High-Density Interconnect PCB

The amount of technology in a smartphone is truly astounding when you consider all its capabilities. Communication, computing, networking, navigating, photography, and various sensors are just a few examples, and amazingly, they all fit in the palm of your hand. Electronic miniaturization for devices like cell phones isn’t possible without the benefits provided by high-density interconnect (HDI) printed circuit boards. And the need for smaller circuit boards with increased circuitry will only grow as new technologies continue to be introduced.

To successfully build high-density printed circuit boards, you need someone who understands both the manufacturing requirements and the design. At VSE, we regularly partner with electronic innovators who need HDI PCBs to support the amount of circuitry required in their advanced technology. And as our customers have found out, not only does HDI allow for more circuitry to fit into a smaller space, but it offers better signal performance. This page will summarize what you need to know about high-density interconnect PCB design to prepare for HDI design requirements.

Exploring High-Density Interconnect PCBs

A high-density circuit board provides many benefits to product designers, including reducing the size of the circuitry. Smaller circuitry allows for more and, therefore, better product functionality. Here are some other benefits that product designers will realize by using HDI technology:

Key HDI PCB Design Benefits:

  • Lower PCBA costs
  • Increased circuitry density
  • Better PCBA reliability
  • Increased signal integrity and performance
  • Decreased susceptibility to electromagnetic interference (EMI)
  • Better thermal management
  • Overall improved efficiency in the design
One of the chief advantages of HDI technology in printed circuit board design is adding more functionality to the board through compression of the circuitry. This compression is accomplished through several methods:

  • Advanced packaging of newer components allows smaller part sizes than what has been previously available for PCB design
  • Smaller packages have smaller pin pitches which compress the space needed for circuit routing
  • Packages are placed closer together than on a standard PCB design
  • Multiple via types are used in the design including via-in-pad, and microvias
  • Use of smaller trace widths and spaces
  • More layers can be used to build a board for additional routing because of the thinner substrates

Another advantage of designing with HDI technology is the smaller size lends itself to improved signal integrity and reduced EMI. This process involves more care on the part of the designer to lay out the board carefully according to good signal integrity rules, but the benefits can be substantial. For instance, a standard thru-hole via a circuit board will have measurable inductance, which is reduced through microvias in HDI design. Additionally, the trace routing in an HDI circuit board is shorter due to its smaller size and the closer placement of components to each other.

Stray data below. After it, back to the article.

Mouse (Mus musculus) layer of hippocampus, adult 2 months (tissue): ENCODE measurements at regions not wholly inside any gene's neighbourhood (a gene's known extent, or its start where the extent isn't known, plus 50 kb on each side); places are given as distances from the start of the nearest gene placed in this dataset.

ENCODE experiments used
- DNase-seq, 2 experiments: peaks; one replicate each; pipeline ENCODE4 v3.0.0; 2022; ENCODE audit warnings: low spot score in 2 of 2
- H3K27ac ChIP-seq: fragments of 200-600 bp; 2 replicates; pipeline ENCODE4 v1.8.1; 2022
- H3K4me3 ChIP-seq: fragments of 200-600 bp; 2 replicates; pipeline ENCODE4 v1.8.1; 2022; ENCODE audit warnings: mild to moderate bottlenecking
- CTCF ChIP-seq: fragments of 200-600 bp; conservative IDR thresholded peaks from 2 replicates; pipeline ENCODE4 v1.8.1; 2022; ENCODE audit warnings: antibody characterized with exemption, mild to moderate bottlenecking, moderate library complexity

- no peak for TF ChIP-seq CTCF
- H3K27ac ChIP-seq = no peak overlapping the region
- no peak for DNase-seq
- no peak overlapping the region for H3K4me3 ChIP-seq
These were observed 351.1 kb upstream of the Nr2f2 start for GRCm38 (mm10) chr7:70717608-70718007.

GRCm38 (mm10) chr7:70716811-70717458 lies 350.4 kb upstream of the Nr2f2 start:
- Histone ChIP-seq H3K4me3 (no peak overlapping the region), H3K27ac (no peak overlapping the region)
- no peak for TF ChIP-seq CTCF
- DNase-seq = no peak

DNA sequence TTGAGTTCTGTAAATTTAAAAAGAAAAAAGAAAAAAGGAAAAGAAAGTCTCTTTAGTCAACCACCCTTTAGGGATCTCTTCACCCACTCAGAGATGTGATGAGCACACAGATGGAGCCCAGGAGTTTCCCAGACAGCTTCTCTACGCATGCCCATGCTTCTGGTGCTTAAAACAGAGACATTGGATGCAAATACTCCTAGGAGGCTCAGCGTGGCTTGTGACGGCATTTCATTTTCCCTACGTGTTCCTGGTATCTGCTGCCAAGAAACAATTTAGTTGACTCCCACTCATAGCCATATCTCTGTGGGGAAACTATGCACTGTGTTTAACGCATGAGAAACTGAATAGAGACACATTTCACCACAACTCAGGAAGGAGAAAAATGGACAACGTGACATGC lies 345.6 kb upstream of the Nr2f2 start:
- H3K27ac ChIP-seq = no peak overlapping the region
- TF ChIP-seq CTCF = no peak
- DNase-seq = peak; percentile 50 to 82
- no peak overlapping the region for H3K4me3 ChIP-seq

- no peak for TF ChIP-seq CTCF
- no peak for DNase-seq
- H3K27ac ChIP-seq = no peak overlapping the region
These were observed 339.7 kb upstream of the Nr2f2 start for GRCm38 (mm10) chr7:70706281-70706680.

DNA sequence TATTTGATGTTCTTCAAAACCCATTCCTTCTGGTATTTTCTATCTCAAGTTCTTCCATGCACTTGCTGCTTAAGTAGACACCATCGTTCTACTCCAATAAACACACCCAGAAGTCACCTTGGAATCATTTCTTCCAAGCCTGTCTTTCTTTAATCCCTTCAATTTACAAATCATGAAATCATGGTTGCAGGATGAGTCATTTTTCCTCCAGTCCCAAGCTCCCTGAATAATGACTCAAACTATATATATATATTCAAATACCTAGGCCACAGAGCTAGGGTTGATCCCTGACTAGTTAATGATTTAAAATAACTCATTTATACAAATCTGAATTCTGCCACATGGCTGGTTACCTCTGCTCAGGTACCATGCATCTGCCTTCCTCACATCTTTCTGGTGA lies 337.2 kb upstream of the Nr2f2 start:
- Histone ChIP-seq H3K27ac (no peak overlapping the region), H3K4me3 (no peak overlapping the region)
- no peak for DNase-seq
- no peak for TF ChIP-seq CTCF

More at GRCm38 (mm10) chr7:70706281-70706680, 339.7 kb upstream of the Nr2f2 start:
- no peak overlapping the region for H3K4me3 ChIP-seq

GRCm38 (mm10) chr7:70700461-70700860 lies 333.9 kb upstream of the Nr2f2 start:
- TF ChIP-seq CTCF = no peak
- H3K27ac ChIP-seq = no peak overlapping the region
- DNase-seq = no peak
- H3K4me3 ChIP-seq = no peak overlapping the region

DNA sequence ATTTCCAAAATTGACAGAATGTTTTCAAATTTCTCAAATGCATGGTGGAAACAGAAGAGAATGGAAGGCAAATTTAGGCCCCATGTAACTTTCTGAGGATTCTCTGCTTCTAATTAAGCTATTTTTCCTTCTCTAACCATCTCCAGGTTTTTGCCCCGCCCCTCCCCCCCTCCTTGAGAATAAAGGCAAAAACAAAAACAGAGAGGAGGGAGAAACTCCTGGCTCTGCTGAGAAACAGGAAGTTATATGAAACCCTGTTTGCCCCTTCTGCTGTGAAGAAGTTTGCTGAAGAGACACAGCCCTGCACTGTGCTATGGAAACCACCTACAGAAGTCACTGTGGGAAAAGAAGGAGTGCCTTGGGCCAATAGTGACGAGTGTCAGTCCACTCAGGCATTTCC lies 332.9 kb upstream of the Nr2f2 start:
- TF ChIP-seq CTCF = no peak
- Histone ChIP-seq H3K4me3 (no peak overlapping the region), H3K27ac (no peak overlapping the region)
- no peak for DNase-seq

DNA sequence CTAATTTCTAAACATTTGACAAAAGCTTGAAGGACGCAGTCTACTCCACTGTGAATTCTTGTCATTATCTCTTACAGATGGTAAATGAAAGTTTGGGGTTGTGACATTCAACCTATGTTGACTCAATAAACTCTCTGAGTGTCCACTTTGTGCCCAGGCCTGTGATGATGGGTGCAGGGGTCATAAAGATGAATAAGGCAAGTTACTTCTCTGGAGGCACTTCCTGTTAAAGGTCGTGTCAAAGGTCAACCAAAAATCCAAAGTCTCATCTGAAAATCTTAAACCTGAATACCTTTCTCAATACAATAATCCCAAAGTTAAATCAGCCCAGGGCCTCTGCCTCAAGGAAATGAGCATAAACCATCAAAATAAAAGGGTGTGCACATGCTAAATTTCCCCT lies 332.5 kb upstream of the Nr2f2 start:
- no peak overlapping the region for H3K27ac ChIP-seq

Achieving these improved signal integrity results requires some new PCB layout requirements, which we will look at next.

HDI PCB Layout Requirements

High-density interconnect PCB designs compress their circuitry using smaller trace widths and spacings during layout and many other techniques. Different rules must be followed to design an HDI circuit board successfully. Here is a summary of some of those HDI layout requirements.

Board layer stackups

High-density interconnect circuit boards require a carefully conceived board layer stackup configuration before the layout begins. This process will ensure that the impedance-controlled routing is correctly calculated for the design.

Component placement

With the use of via-in-pad and microvias to conduct the routing into the inner layers, both the outer layers of the board can be tightly populated with components. Additionally, the spacing constraints from one component to another are less on an HDI board than on a standard PCB.

Trace and via routing

Smaller trace widths and spacings are used with HDI designs allowing for greater routing densities on the board. With the use of vias that do not go fully through the board, additional routing channels on inner layers also open up. This configuration allows parts with high pin-counts and low pin-pitches to be routed on an HDI board. The vias used are a combination of regular thru-hole, blind and buried, and microvias instead of only thru-hole vias used in a standard circuit board.

Design rules

Circuit board layout designers must use the full capabilities of their PCB CAD systems to help them design HDI boards. Typically, these CAD systems can be set up to allow or disallow specific via types on certain nets and change spacing rules and trace width values. Design rules are essential in HDI design to avoid EMI and other potential signal integrity problems.

Once the circuit board has been designed, it then gets turned over to the manufacturer for PCB fabrication.

Choosing a Manufacturing Partner that Understands High-Density PCBs

Fabrication of an HDI circuit board can vary from the production methods used for standard PCBs. The fine lines require great care during imaging to prevent errors from being created, and direct laser imaging is the preferred method. Thinner board materials are also used for the substrates, and the microvias require different fabrication processes for laser drilling and sequential build-up.

At VSE, we understand all of the processes involved with high-density interconnect design and manufacturing. We are committed to helping our customers to make the best choices regarding the processes, materials, and design rules necessary for their designs. Our goal is to ensure that you will get the quality you expect in your next HDI circuit board project.

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